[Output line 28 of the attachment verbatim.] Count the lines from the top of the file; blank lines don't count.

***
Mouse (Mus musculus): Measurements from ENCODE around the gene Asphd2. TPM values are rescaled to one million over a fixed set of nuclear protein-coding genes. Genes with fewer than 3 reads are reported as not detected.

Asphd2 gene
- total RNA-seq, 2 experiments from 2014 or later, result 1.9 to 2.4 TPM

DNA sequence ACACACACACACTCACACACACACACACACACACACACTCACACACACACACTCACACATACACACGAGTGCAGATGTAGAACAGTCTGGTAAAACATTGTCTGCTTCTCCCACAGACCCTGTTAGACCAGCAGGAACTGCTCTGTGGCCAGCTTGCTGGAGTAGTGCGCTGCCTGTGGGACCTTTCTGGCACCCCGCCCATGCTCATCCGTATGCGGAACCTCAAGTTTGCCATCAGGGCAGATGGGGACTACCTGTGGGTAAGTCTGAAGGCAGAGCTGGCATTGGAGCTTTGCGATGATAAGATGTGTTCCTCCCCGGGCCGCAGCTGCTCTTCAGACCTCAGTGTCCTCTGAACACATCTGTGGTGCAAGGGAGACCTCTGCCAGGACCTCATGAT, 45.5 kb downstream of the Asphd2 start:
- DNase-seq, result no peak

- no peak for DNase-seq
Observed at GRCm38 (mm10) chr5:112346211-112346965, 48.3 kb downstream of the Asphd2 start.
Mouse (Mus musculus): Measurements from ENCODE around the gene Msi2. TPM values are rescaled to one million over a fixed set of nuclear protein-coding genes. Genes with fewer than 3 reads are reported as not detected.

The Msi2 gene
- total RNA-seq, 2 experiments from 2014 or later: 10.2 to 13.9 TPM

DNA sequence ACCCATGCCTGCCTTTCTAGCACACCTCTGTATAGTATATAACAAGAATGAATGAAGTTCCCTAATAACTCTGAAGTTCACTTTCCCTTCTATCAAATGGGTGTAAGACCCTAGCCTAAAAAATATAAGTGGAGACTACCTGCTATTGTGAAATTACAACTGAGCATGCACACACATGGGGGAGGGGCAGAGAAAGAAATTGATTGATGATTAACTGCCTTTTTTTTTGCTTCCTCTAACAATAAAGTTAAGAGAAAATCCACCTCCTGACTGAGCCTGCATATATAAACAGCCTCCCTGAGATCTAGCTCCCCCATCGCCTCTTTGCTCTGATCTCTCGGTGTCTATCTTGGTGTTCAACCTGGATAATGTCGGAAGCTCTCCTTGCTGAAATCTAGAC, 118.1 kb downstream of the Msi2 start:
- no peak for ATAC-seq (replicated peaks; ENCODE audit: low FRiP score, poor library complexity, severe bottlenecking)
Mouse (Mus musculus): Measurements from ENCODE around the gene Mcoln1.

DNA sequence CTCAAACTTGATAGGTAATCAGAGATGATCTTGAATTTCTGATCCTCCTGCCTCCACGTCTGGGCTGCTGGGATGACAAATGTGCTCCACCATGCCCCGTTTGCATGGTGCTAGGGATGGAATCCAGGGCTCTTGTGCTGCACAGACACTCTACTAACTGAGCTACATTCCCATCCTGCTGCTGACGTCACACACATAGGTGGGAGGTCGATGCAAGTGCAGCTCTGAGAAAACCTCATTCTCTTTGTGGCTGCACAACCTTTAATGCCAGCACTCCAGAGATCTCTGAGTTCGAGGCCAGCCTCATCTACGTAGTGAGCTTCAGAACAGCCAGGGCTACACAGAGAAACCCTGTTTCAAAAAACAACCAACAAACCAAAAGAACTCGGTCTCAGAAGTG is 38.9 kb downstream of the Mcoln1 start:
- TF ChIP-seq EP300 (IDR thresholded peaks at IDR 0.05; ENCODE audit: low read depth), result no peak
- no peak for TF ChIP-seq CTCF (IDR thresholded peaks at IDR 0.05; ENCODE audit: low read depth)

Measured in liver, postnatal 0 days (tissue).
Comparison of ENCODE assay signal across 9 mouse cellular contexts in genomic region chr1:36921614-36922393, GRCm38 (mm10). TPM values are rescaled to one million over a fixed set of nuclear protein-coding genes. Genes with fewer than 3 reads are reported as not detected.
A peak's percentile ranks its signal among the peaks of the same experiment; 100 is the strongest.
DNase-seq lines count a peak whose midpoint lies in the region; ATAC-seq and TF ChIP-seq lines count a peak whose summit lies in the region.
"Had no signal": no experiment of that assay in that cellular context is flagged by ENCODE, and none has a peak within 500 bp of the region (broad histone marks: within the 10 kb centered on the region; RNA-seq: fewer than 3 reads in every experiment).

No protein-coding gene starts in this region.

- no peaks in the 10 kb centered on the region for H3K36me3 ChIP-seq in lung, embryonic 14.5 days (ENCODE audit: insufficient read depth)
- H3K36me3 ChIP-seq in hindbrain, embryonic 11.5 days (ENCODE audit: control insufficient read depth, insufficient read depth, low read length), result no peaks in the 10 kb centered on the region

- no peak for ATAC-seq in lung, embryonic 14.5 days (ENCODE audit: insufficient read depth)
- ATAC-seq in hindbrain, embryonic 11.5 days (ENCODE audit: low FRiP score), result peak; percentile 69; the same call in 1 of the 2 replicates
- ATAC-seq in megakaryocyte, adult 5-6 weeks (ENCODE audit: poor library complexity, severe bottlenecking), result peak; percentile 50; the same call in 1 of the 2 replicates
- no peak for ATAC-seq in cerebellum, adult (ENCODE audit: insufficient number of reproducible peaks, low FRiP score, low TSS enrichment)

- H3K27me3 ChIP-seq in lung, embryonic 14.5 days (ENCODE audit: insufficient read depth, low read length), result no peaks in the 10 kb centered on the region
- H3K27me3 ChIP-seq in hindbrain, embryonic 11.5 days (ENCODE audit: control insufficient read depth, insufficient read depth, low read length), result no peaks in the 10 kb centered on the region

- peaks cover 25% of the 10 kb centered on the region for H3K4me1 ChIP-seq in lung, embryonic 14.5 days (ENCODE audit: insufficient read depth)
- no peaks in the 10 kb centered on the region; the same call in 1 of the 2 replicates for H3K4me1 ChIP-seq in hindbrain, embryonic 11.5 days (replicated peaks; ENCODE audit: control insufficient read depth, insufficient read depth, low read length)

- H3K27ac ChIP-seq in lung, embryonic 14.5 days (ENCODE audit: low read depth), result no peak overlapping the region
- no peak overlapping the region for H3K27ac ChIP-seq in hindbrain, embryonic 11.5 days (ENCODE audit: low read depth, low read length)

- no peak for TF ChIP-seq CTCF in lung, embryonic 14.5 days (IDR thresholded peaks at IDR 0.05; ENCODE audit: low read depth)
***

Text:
- no peak for ATAC-seq in cerebellum, adult (ENCODE audit: insufficient number of reproducible peaks, low FRiP score, low TSS enrichment)